So I have to ask, after reviewing the magnitude of the debt load my son could be carrying in 2035, and reading about some of the struggles facing our current young physicians, as a parent (and patient) I have to calmly and objectively ask……..WHO IS GONNA BE ABLE TO AFFORD BEING A DOCTOR … AND IN TWENTY YEARS HOW MANY DOCTORS WILL BE LEFT?

T.J.H. and L.J.C.: As the responses to our residents’ questionnaire illustrate, student debt already plays a prominent role in a young physician’s life. It is time to take a hard look at the meaning of such debt for both the individuals signing all those promissory notes and for the future of the profession. While there is no reason to think that the cost of a medical education is causing the applicant pool to shrink (in fact, the number of applicants has increased to record levels), the debt so many successful applicants amass could still affect access to care. Specifically, the need to repay these loans could play a role in choice of practice location and type of practice, and even in choice of specialty since incomes vary widely.

According to the 2015 AAMC Physician Workforce Profile, Pennsylvania had 39,176 active physicians, making us 8th in the country in physicians per 100,000 residents. We were also in the top ten in active patient care physicians, with 12,693 in practice. In terms of “physician supply” our state ranks near the top 20 in all 9 of the AAMC’s listed categories. However, as is the case across the U.S., the geographic distribution of Pennsylvania’s physicians leaves certain areas and certain patient populations underserved. Data from HRSA Data Warehouse: Designated Health Professional Shortage Areas Statistics, as of January 1, 2017 indicates there are presently 159 Primary Care HPSAs in Pennsylvania, and that an additional 88 primary care physicians serving these areas would be needed in order the for designations to be lifted. Some of these HPSAs are facilities (mainly correctional facilities), but the majority are low-income areas. Shortages also exist in a number of non-primary-care specialties and in the fields of dentistry and mental health.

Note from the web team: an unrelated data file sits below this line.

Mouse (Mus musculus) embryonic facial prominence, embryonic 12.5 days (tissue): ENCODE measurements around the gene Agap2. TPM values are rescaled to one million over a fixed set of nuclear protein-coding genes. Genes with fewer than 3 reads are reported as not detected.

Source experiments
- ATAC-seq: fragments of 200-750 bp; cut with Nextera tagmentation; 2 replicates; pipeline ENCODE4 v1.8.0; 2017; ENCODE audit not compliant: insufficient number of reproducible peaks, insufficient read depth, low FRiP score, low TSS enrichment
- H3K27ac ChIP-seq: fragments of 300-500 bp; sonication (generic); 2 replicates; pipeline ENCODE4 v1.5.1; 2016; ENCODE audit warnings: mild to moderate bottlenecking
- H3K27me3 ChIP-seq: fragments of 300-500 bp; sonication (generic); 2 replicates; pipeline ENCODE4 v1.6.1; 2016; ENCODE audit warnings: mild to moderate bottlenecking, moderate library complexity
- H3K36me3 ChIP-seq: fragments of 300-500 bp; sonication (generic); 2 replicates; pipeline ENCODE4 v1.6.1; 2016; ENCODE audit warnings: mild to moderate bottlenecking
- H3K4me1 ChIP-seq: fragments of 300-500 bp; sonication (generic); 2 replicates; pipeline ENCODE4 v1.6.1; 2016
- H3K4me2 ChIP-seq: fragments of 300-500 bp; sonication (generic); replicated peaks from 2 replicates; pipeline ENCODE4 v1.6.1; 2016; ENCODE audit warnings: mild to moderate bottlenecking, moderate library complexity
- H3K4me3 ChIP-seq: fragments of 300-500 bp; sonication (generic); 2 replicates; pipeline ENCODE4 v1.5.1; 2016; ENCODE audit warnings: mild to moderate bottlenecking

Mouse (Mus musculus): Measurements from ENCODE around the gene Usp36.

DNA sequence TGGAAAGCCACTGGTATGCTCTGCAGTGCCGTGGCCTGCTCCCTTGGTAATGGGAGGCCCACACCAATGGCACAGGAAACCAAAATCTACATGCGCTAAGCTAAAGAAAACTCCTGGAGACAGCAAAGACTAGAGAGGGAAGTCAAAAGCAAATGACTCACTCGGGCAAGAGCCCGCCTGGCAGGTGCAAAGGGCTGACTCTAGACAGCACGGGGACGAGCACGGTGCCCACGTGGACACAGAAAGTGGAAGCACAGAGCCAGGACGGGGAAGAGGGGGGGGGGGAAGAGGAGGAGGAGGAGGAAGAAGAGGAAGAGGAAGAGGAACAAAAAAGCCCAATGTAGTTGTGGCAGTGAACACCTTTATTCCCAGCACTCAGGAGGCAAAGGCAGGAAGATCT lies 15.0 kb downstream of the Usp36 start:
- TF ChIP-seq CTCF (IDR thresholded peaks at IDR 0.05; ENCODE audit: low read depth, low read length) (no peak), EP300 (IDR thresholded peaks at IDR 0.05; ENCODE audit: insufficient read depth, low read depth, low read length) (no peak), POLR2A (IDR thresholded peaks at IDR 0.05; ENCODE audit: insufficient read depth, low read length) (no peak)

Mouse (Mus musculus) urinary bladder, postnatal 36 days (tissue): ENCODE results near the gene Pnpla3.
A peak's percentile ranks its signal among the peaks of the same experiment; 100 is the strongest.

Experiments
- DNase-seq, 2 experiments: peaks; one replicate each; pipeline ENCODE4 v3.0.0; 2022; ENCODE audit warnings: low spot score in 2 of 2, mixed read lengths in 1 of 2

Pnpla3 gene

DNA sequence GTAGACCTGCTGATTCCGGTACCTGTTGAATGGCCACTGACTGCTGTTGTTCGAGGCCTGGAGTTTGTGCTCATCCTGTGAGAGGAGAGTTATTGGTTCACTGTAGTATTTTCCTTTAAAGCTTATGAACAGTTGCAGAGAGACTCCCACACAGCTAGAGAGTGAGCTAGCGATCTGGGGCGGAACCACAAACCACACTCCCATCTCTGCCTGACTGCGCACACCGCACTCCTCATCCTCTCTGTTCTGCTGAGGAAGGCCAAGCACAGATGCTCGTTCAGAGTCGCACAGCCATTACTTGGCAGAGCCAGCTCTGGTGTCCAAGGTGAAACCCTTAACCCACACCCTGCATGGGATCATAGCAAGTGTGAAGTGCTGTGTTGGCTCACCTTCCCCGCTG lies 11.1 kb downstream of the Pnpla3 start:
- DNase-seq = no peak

Pennsylvania is 4th in the United States in numbers of M.D. and D.O. students, with 8,114 enrolled in Pennsylvania institutions in 2015. In addition, 7,881 Residents and Fellows are also training in our state, putting us fifth in the nation in that category. Considering the number of outstanding medical schools in Pennsylvania, these numbers are not surprising (2 D.O. schools and 7 M.D. schools). It would appear, therefore, that Pennsylvania should be in a good position to attract newly-trained doctors to serve the needs of the state’s population.

However, Pennsylvania is losing grounds in terms of retaining our young physicians. In the same AAMC Profile, we are ranked in the bottom third of states for physician retention. There are a number of factors contributing to this state of affairs, but considerations involving income potential and opportunities to enter loan forgiveness programs probably influence graduates carrying a heavy debt load.

According to the Merritt Hawkins 2016 Review of Physician and Advanced Practitioner Recruiting Incentives, the region of the U.S. that includes Pennsylvania (Northeast) was associated with the lowest average salaries offered to both Family Medicine and Internal Medicine physicians. Pennsylvania does have a Physician Loan Repayment Program (LRP), which offers help with loan repayment in exchange for a term of service in a Health Professional Shortage Area in the state, but up until two years ago it was much less generous than LRPs offered in nearby states (Sidebar No. 2). On the national level, successful applicants to the National Health Service Corps program can receive up to $50,000 in exchange for a two-year commitment to work in a high-need, underserved area.